Wednesday, August 19, 2009


The Lender of Last Resort

So the Fed is printing dollars by the trillion now. A trillion dollars is a lot of money. How much? It's a thousand billion -- a thousand dollars apiece for a billion people. We don't even have that many people in the USA. Our population is less than a third of that. A trillion dollars is three grand apiece for us, with something left over. It is a lot of money. Twelve thousand dollars for a family of four. For every family of four.

And what is the Federal Reserve doing with all that money? Typically, they do one of two things: Either they lend it to the banks, or they lend it to the government.

So we have a "credit crisis" brought on by excessive debt, and the Fed's solution is to print more money and use it to create even more debt! Is that reasonable? There seems no way to make sense of it. One could say the Fed is too intently focused on its role as "the lender of last resort."

Wednesday, August 5, 2009

The Real Laissez-Faire

Apart from the level of taxes...

I am still in the midst of my Mises Month, reading and parsing the Mises Daily email and learning about Austrian economics. But today's Daily merits special attention. The article, by Art Carden, rejects the notion of rent control.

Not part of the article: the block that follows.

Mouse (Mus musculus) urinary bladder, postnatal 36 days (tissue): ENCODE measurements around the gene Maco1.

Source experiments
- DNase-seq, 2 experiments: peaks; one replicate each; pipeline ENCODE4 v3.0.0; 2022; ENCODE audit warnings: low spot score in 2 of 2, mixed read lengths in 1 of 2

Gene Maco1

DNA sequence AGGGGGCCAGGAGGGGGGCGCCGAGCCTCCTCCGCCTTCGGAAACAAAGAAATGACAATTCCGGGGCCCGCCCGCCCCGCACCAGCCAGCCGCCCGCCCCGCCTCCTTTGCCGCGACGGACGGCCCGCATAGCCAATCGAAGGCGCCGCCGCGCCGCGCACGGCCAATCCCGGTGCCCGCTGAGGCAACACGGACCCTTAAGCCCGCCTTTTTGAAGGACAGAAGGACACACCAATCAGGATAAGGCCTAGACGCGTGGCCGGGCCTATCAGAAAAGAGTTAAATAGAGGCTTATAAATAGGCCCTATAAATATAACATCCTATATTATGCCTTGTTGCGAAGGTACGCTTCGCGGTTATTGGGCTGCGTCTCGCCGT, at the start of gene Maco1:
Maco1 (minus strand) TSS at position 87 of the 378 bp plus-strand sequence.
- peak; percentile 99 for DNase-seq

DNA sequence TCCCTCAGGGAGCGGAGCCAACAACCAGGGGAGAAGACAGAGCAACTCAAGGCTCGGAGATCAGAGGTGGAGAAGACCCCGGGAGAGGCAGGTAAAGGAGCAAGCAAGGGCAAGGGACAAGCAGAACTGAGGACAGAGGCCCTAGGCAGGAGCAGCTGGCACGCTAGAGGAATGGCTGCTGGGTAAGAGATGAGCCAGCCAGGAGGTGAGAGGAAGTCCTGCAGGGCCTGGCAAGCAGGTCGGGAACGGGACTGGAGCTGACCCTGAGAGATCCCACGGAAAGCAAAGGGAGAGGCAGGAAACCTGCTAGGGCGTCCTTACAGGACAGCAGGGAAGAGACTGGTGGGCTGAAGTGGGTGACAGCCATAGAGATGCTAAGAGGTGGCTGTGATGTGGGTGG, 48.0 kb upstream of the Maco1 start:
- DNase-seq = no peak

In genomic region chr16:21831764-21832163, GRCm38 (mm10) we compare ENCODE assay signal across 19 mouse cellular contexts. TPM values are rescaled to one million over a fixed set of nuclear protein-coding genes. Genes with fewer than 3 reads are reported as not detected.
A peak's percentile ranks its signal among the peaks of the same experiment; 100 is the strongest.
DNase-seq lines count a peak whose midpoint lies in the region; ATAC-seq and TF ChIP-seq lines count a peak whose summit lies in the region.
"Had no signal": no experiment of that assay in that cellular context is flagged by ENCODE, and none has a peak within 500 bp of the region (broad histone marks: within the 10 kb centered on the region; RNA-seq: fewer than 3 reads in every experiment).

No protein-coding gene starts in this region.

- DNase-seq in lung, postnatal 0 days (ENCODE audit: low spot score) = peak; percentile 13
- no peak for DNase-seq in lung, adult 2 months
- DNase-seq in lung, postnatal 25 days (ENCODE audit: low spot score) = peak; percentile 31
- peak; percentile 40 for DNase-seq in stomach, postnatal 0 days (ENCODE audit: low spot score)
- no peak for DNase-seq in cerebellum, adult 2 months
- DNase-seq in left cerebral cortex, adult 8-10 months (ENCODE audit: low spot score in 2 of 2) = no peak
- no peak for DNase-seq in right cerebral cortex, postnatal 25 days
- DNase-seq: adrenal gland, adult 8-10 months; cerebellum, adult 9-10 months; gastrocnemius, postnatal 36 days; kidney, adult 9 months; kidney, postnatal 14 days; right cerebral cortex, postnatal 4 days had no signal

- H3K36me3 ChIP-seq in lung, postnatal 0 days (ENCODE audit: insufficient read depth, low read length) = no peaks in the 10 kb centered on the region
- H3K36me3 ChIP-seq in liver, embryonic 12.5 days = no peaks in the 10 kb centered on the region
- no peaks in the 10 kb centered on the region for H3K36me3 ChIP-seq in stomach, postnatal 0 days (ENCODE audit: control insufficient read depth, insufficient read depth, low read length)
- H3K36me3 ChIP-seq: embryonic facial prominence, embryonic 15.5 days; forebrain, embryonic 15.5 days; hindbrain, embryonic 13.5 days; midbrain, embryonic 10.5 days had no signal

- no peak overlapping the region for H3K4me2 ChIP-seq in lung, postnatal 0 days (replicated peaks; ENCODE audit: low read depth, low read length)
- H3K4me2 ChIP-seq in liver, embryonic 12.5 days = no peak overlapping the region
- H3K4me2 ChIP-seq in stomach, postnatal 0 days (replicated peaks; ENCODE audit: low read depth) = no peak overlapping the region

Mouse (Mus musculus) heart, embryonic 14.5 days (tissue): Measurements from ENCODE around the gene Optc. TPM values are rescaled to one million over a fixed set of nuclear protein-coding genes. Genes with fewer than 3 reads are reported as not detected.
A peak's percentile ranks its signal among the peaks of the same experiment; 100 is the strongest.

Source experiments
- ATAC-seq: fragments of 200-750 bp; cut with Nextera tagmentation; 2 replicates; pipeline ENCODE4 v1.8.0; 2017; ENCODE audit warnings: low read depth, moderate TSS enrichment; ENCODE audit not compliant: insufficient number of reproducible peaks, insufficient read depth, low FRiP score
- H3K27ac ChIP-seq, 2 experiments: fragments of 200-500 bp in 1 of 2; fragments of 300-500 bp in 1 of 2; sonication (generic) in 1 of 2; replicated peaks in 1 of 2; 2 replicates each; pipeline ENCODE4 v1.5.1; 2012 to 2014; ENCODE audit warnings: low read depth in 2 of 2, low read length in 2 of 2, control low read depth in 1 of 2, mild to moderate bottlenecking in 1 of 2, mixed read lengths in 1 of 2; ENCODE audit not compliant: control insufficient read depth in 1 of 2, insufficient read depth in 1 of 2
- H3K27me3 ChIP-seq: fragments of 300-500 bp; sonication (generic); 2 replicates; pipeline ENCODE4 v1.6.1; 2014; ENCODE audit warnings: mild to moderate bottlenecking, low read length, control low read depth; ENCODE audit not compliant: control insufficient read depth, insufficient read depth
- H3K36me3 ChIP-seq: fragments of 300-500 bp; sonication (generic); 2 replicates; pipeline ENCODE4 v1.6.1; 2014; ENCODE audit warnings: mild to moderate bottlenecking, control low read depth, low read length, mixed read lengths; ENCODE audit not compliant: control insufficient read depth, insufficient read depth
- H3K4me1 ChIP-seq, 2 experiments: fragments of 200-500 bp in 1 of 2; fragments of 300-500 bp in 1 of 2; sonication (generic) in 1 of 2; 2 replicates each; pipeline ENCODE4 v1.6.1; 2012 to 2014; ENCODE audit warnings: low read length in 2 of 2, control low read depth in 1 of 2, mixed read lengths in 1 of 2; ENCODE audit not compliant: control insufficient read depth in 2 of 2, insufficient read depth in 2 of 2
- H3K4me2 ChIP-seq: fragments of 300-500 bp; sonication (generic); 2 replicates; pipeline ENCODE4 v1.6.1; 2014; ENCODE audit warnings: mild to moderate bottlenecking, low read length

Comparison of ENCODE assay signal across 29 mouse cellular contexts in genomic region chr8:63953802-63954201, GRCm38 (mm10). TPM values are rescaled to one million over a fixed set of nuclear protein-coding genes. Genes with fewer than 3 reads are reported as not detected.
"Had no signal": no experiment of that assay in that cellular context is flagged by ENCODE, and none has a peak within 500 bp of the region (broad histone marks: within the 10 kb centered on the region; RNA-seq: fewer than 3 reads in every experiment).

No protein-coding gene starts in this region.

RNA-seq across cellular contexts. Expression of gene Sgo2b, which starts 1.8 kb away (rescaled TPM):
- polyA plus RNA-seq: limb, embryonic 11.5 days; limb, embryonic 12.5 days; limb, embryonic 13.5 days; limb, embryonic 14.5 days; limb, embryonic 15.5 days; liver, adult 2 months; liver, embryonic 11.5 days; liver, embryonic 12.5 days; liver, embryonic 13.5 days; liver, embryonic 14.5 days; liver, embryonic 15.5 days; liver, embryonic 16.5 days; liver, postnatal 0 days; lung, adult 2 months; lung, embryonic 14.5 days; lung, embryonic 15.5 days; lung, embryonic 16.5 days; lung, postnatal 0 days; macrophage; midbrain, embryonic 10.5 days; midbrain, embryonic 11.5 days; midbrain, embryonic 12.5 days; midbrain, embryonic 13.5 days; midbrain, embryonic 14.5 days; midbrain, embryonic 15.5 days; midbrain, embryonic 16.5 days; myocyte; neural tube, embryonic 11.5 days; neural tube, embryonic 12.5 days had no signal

Carden says rent control "ignores the information-transmitting function of prices." That got me thinking about how strict the Austrians are regarding free-market principles. But even Austrians fall short, when it comes to taxes.

Saturday, August 1, 2009

On Money

...and plenty of money, wrapped up in a five pound note!

I'm not a "gold standard" guy. But sometimes it's useful to think in terms of money-as-gold when thinking about the economy. So let's say the U.S. base money is gold. M0 is gold.

Then M1 money is gold in circulation, and I suppose gold certificates, and checking-account money. And after that, M2, M3, whatever, we have "debt-backed obligations." Okay? So let's start up this economic model and let it run.